by Faith Childs

Winter’s approach is a reminder of the impermanence of everything, of the constancy of change. Shorter days, darkness at five o’clock. Root vegetables and foods that fortify help to stave off the worst of the season as rosé yields to red wine, brandy and spirits, and Trollope replaces beach reading in preparation for the long haul.

Accustomed to the ease and light of summer’s languid evenings, dining close to 10 with hints of lavender in the sky, December not only steals the light, but also dampens the spirit.

Each year the question looms. How to head into this hard season? Mild weather in much of the Northeast this year affords a space in which to consider leisurely the question of whether to march willingly into winter or to dig in, regretting the passing of fall with “what ifs.” To resist or delay, decamp to Argentina, where, after all, it is summer, the question must be faced.

The real issue, of course, is how to be amenable to change, be it the transition to winter, the aging process, or the myriad shifts, alterations and elisions modern life demands.

What’s to be done when mores change and former insiders are relegated to the margins where complaining about “how it used to be done, the right way to twist a chignon, salute a royal, or roast a duck” becomes a consuming passion. Invoking the past may soothe and comfort, but only for a time.

Acceptance of change is a leitmotif of maturity, if not adulthood. Adults adapt — children grow up, go to college, spouses get sick, friends disappoint, marriages fail, parents die. To paraphrase Bette Davis, growing old isn’t for sissies. Neither is change.

Just when the world seems most comprehensible, the words to most songs familiar, the social codes mastered, everything shifts. Where before there had been comfort and knowledge, now only a breadcrumb trail á la Hansel and Gretel can signal the way home. “Tatonner,” the French word, comes to mind — to find the way by touch or groping. Change dictates that the path must be divined anew by slapping the wall with the palm in search of the next doorway.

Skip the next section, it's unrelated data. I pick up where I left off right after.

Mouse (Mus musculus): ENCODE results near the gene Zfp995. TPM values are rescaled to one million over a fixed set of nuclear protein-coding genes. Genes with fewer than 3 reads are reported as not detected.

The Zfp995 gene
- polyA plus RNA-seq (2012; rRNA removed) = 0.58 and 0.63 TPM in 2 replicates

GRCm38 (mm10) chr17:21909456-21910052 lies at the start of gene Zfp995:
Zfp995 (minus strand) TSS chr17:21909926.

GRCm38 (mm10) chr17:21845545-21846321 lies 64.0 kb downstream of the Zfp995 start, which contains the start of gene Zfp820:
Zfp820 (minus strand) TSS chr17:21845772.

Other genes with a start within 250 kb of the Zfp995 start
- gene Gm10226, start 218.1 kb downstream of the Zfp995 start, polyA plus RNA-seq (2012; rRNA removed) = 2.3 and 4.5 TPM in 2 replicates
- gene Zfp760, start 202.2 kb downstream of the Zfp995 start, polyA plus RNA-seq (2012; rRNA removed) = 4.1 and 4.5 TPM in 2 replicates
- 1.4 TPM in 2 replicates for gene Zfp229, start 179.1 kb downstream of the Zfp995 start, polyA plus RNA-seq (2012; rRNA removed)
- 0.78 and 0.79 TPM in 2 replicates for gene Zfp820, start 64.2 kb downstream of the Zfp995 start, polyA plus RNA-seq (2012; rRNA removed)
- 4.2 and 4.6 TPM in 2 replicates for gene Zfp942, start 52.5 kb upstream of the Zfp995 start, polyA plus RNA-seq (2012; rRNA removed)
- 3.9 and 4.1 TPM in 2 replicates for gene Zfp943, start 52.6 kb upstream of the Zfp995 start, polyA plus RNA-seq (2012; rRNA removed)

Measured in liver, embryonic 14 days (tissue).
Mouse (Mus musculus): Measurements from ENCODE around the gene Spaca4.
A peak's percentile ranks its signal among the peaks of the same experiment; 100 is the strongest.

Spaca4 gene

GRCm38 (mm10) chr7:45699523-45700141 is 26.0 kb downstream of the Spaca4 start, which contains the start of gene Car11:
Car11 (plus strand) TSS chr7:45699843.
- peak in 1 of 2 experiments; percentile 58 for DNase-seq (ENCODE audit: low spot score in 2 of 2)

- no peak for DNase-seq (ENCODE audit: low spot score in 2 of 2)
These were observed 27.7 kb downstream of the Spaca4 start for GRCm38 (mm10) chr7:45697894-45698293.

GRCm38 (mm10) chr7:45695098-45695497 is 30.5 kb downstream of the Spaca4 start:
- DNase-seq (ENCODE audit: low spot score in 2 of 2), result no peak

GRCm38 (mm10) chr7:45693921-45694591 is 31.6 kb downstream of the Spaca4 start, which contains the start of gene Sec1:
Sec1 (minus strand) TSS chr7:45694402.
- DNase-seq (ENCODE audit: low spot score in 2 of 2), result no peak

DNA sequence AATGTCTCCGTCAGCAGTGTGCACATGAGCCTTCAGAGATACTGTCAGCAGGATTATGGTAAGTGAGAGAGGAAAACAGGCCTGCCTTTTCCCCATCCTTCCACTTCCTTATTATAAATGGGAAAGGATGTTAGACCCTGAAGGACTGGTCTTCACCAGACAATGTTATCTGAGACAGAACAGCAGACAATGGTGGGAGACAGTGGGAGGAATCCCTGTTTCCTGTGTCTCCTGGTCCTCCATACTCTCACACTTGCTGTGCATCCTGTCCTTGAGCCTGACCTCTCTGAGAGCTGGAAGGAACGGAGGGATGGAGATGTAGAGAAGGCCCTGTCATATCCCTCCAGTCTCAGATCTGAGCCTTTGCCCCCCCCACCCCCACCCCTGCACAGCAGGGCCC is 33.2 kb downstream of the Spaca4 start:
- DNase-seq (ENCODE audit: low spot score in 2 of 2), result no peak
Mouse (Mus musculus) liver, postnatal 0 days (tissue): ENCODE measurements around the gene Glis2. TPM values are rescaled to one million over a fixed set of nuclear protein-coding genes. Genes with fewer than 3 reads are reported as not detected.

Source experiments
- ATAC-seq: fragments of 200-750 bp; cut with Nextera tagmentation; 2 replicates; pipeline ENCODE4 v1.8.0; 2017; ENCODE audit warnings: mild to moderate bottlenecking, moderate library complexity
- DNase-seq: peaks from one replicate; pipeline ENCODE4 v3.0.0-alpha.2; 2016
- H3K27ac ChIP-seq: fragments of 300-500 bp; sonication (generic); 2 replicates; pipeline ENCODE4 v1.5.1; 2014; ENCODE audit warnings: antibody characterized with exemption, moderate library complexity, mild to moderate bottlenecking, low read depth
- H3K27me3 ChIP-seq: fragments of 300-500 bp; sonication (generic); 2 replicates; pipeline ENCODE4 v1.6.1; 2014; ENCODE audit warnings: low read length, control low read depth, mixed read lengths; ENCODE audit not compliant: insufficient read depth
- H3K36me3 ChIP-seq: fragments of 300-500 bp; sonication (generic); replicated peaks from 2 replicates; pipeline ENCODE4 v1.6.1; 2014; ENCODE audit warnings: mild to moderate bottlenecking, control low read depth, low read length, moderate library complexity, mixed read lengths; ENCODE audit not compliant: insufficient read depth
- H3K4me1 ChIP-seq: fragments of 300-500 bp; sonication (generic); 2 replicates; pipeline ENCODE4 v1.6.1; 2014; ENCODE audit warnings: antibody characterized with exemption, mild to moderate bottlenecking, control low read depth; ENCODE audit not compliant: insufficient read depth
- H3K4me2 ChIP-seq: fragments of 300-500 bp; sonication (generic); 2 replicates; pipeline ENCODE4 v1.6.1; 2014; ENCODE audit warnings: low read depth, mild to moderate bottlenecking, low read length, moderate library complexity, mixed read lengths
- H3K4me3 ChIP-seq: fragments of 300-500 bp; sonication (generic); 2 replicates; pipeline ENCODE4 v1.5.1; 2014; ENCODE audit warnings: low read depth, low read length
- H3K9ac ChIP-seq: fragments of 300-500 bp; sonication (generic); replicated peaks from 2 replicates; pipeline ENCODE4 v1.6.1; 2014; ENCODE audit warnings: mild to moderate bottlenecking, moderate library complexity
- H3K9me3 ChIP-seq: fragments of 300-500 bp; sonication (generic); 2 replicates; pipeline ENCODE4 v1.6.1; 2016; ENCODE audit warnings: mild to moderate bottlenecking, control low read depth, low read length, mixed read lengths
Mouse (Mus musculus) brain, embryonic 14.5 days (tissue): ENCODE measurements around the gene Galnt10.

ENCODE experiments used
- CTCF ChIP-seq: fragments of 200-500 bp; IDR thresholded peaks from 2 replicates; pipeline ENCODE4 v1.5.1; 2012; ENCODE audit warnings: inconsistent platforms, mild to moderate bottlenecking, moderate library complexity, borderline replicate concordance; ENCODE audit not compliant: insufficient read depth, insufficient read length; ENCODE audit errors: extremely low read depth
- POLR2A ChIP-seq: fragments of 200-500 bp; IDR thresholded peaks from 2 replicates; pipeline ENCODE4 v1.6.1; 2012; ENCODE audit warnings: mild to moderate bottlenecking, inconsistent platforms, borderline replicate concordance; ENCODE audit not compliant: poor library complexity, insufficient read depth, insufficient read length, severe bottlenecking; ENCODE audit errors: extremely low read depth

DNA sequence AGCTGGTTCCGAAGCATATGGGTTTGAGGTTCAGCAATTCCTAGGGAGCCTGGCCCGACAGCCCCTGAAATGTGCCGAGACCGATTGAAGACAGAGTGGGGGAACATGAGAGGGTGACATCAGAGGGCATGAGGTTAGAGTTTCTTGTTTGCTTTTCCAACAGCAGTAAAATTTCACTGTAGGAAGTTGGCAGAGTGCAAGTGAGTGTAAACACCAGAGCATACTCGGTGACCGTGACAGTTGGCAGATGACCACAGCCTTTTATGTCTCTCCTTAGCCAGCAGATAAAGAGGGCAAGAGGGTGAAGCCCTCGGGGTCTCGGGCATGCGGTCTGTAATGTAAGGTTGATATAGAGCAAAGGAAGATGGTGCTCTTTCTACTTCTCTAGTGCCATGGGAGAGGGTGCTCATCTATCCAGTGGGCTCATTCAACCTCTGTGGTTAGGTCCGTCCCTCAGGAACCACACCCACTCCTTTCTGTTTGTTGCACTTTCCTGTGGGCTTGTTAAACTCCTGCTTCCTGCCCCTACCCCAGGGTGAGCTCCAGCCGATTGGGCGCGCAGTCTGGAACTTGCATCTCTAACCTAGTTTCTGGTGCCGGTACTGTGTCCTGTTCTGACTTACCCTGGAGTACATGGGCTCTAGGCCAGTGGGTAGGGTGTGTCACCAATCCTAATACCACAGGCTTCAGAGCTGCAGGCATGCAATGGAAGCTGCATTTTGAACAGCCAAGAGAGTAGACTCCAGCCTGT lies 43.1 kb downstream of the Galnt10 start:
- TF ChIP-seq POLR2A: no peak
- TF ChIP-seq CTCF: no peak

Why halt before the future? Why be resistant to change? What underlies the fear, the reluctance to begin a new phase, a new season? Most likely fear and anxiety are the culprits. Because to begin anything is to contemplate its end.

How will it end? A common thought. Is there a race to be the first to leave? Far better to leave than be left. As between terminator and terminatee, a strong preference exists for the former. It need not be so.

Whether fast or slow, hurtling or plodding, change is inevitable. The ability to accept it is as crucial as grace itself.

Try this:

Suspend or control anxiety and try flying without worry about falling.

Contemplate less the end or the middle, and try to focus on the present. This requires practice as the mind will revert back to the start or forward to the end or to any other place but the present.

Focus on the immediate. And the present will give way to a new present, a changed scene.  Without conscious resistance, change becomes a way of life.

Nothing works instantly, no matter how well practiced. Breathe deeply through the shortest day of the year, Dec. 21, when the sun will rise at 7:16 a.m. and set at 4:31 p.m. Savor the sunlight, every moment of it, secure in the knowledge that the next day will be a sweet fraction longer.

Faith Childs, a literary agent who lives and works in New York City, is on the board of Women’s Voices for Change.

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